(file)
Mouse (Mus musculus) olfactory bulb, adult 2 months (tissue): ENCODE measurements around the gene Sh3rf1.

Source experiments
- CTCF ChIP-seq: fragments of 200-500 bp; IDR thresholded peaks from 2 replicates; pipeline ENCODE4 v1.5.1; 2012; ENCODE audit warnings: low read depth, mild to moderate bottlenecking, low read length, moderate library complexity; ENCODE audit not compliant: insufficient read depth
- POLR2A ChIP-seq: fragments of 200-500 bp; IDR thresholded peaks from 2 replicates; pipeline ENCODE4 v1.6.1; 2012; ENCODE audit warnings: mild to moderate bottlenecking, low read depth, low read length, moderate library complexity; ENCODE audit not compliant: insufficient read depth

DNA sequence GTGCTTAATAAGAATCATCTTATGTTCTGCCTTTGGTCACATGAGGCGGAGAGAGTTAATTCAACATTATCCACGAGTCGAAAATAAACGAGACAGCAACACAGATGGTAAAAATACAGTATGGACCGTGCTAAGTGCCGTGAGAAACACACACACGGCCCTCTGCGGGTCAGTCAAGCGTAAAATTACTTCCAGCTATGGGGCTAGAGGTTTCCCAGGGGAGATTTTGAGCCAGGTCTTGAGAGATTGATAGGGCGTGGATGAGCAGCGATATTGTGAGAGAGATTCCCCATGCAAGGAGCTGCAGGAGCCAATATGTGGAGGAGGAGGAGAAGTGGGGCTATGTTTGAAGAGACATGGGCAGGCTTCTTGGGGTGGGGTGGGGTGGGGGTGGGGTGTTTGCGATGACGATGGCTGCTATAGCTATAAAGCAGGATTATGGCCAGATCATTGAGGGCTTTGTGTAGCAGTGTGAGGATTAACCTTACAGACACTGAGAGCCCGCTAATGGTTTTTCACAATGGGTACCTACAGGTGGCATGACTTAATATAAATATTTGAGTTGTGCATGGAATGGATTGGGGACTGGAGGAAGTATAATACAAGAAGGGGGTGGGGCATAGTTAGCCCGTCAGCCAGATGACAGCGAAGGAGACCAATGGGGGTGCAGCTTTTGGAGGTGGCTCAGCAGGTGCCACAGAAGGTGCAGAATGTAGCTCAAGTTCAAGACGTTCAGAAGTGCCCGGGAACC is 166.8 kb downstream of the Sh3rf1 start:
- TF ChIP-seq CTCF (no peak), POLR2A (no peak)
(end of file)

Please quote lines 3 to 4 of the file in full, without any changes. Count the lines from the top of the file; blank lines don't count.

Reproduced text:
- CTCF ChIP-seq: fragments of 200-500 bp; IDR thresholded peaks from 2 replicates; pipeline ENCODE4 v1.5.1; 2012; ENCODE audit warnings: low read depth, mild to moderate bottlenecking, low read length, moderate library complexity; ENCODE audit not compliant: insufficient read depth
- POLR2A ChIP-seq: fragments of 200-500 bp; IDR thresholded peaks from 2 replicates; pipeline ENCODE4 v1.6.1; 2012; ENCODE audit warnings: mild to moderate bottlenecking, low read depth, low read length, moderate library complexity; ENCODE audit not compliant: insufficient read depth